Now it's 2014. We know a lot more about the strips, although that information is hardly definitive. Among the things we think we know is that the strips may or may not significantly reduce Exercise Induced Pulmonary Hemorrhage (EIPH, for which nearly every racehorse in America is injected with Lasix before every race), but that they at least don't seem to do any harm. And they don't work many miracles on the racetrack, either.

There have been numerous studies of the strips since they made a splash when a long-shot named Burrito won a race at Keeneland sporting such a schnoz-sticker. Some found glowing results -- Kansas State University initially saw a 33-percent decrease in EIPH among the wearers and a study at the University of California-Davis found that the most severe "bleeders" benefited the greatest. Other studies found no harmful effects, but couldn't really establish any helpful ones, either.

Initially it looked like the strips were going to be a hot commodity, but within a year or so their use had subsided. Still, a handful of trainers use them wherever they can -- just not in New York.

From a bettor's perspective -- which seems to be what NYRA is trying to protect, since it doesn't mind the horses wearing the strips for training -- with a month-long analysis of Churchill Downs races in 1999 Andrew Beyer quickly established that nasal strips were a throw-out in evaluating past performances.

"The data from Churchill suggest that bettors can disregard nasal strips as a handicapping factor," Beyer wrote.

Equibase data from the period generally supported Beyer. Between Oct. 23, 1999, and April 24, 2000, some 8,402 thoroughbreds raced with the nasal strips and 1,077 won -- a strike rate of 12.8 percent. … Not very compelling. According to The Jockey Club, the average field size of that era was about 8.15 horses, and since at least one horse has to win every race, that means the average strike rate was around 12.3 percent. If the breathing strips helped, it was only marginally.

So here we are in 2014 and stewards in New York may dig in their heels and defend a conservative decision made based on a lack of information in 1999, as though they've paid no attention at all to everything that has happened since.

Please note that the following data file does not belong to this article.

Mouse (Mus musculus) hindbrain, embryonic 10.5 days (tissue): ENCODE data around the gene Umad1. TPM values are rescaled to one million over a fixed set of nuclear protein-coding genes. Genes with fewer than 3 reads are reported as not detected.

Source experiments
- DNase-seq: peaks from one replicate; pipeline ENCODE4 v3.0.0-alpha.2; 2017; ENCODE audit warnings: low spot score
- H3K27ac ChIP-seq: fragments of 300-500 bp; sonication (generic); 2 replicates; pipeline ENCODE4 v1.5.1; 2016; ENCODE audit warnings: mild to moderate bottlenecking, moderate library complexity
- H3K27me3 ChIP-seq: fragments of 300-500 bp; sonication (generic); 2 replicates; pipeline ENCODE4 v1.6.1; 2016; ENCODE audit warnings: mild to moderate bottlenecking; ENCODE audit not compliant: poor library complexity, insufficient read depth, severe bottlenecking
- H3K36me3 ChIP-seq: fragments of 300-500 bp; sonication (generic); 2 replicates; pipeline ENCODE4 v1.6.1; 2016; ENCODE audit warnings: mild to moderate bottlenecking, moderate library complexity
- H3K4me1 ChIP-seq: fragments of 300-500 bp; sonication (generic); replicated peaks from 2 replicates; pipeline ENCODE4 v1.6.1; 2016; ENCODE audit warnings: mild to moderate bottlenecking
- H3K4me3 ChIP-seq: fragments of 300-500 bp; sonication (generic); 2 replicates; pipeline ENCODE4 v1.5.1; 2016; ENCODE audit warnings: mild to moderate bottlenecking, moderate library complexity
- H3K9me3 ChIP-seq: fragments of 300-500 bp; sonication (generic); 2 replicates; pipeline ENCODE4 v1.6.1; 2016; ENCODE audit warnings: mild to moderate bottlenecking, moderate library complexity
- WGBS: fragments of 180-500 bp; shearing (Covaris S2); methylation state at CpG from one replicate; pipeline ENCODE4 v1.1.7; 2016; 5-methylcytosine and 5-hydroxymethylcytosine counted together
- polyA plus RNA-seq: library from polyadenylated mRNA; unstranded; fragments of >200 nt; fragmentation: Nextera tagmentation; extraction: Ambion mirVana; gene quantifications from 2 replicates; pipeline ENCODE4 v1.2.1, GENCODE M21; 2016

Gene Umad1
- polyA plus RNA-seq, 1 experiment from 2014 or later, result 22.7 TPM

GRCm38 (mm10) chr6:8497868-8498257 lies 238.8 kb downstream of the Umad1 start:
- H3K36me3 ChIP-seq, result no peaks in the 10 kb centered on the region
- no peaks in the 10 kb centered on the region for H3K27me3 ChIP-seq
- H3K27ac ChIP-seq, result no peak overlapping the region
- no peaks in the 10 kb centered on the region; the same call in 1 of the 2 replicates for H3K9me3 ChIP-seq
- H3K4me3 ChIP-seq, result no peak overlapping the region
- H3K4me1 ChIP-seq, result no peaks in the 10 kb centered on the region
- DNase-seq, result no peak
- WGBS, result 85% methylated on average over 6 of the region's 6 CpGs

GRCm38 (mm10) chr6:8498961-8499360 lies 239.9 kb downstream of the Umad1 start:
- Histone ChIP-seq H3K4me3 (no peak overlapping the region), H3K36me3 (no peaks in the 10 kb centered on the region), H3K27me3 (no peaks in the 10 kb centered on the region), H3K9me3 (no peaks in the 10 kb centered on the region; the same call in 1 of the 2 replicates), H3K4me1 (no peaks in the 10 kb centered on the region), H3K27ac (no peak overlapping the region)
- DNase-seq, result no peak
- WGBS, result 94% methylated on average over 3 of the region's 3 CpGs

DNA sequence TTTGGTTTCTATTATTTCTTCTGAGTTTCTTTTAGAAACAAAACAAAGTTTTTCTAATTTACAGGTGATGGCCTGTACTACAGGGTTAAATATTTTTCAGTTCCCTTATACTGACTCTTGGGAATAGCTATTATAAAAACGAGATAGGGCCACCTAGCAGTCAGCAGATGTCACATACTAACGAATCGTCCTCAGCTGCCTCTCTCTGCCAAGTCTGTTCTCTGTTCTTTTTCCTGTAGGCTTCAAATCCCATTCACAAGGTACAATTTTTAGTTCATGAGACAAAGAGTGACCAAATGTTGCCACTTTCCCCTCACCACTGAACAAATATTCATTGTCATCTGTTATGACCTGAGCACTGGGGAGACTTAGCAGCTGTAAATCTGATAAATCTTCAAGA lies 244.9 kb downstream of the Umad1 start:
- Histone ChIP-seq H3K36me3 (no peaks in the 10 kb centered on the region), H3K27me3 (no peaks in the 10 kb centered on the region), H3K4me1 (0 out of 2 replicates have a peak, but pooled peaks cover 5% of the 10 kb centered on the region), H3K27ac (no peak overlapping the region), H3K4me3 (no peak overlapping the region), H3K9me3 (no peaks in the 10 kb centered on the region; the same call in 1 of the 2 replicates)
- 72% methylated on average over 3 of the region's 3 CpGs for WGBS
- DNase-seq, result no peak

Yes, it can be argued that "everything" to have happened is "not much." But that's part of the point.

There isn't unanimous overwhelming evidence that the strips are beneficial, but there seems to be a dearth of evidence that they're harmful to the horses, which should be everybody's first concern. And there never was any evidence that the strips were somehow shafting bettors. Even if they do create a tiny advantage in winning or losing, simply mark their usage on the past-performances like blinkers or any other piece of equipment and let the fan decide whether the strips are important enough to account for in handicapping.

This story further illustrates the debacles that a lack of universal North American racing rules invites. It doesn't matter much that the rules differ from California to New York if all you ever run is a $7,500 claimer. But in the graded stakes world, from connections to mere fans we expect horses to ship coast-to-coast -- sometimes overseas -- and still be able to bring their A-game. Weather, track conditions and other factors will always differ, but to have no single set of basic competition rules for what medications and equipment are allowed at the very least can create confusion and mistakes for visiting trainers, and at most can lead to what we may have this year -- a Triple Crown hopeful who stays away from the race of his life.

Try explaining that to racing's fans, let alone the the masses who already give horse racing very little credit as a major sport.

So here we are, in a stare-down on Main Street, city-slickers NYRA at one end of town, Steve Coburn in his cowboy hat and Perry Martin with the itchy trigger finger at the other. It's a three-week walk to the Belmont Stakes during which fans have to hope somebody blinks to avoid an ugly confrontation.

This is also our latest, potentially loudest call for nationwide regulations. It would benefit horses. It would benefit their connections. It would benefit the Triple Crown trail, Breeders' Cup and graded stakes everywhere. It would benefit the spirit of equal competition. It would benefit handicappers. It would benefit even the casual fan.

It's time for all the state-run fiefdoms to relinquish at least that much control, so silly things like this nasal-strip business can be settled once and for all, not flare up every couple of years threatening to embarrass the entire industry.

Friday, May 16, 2014

Churchill Downs finds a way to lose twice on the $15K it overpaid Wes Welker

Churchill Downs today might just be the poster-facepalm for an entire racing industry that is foundering for lack of better marketing and public relations.

Here's the scenario:

1. Wes Welker, darned-good football player and pretty widely recognized as an all-right guy, dresses up to attend the track's biggest racing day. (Glamorous!)

2. Welker wins big, and who doesn't like a winner? (#Winning!)